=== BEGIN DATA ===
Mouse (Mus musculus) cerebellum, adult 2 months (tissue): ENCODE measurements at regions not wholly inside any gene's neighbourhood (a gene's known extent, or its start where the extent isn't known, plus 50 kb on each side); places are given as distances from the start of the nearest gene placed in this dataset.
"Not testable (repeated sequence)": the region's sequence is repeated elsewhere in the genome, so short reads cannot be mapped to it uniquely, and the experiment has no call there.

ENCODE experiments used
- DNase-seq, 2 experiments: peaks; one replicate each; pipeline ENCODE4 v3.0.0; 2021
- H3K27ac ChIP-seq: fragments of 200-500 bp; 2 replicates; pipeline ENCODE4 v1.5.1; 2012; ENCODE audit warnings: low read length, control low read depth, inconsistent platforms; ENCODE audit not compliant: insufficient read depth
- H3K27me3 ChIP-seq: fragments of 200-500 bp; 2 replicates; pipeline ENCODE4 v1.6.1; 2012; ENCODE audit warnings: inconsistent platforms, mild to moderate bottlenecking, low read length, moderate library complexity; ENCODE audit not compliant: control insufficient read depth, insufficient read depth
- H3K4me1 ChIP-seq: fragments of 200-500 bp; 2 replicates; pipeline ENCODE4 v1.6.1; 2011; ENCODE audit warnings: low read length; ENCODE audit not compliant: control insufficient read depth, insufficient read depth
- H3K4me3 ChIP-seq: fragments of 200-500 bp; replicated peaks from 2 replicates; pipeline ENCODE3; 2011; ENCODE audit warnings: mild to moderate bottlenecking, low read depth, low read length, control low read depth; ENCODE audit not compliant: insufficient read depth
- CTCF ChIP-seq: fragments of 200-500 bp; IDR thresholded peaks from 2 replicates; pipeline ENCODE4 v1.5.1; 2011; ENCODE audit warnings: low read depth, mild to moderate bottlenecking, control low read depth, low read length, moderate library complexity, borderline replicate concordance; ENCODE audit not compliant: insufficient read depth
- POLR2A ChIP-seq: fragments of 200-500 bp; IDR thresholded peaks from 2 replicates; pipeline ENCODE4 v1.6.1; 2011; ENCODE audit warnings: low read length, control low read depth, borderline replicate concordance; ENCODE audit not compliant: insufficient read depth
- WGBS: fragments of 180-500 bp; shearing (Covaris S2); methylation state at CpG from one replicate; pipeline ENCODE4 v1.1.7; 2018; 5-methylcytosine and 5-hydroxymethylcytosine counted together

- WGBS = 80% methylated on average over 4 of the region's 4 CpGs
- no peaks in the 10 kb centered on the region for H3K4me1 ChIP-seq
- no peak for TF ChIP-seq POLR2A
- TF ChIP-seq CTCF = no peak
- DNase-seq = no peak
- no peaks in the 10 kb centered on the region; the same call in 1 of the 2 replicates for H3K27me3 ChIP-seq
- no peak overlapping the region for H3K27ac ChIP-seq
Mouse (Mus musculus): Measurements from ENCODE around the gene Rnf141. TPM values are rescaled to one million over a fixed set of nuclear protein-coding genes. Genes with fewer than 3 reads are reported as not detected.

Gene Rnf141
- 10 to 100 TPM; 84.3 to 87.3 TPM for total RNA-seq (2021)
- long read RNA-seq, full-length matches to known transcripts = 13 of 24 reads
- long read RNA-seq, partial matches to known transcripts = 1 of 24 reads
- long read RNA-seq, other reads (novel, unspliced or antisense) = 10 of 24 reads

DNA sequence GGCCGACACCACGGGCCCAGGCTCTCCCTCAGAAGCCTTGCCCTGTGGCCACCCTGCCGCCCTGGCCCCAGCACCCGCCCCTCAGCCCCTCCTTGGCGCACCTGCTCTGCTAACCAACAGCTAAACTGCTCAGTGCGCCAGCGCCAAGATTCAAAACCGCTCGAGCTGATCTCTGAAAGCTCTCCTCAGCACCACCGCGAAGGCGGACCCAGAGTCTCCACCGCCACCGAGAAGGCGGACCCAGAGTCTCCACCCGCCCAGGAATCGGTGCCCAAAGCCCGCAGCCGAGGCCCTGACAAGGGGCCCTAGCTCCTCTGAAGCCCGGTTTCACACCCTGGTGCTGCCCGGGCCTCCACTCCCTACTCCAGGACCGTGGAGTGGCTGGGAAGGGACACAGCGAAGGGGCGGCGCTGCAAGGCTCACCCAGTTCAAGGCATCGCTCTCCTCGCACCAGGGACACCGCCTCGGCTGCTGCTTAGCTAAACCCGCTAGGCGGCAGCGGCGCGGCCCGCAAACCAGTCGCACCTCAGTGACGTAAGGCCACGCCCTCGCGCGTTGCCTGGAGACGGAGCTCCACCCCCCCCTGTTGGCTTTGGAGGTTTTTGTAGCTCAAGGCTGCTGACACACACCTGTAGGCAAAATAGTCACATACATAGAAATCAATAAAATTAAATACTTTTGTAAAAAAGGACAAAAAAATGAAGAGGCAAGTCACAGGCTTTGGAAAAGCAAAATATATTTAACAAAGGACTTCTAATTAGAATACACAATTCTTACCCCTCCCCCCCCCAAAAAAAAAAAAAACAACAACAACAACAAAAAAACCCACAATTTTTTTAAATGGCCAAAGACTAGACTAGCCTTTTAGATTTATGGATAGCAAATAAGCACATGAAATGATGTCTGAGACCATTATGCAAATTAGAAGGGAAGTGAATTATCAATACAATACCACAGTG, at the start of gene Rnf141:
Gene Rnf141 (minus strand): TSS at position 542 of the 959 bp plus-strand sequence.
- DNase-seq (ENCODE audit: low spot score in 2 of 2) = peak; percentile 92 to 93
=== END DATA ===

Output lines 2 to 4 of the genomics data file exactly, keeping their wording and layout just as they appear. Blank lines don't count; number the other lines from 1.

"Not testable (repeated sequence)": the region's sequence is repeated elsewhere in the genome, so short reads cannot be mapped to it uniquely, and the experiment has no call there.

ENCODE experiments used
- DNase-seq, 2 experiments: peaks; one replicate each; pipeline ENCODE4 v3.0.0; 2021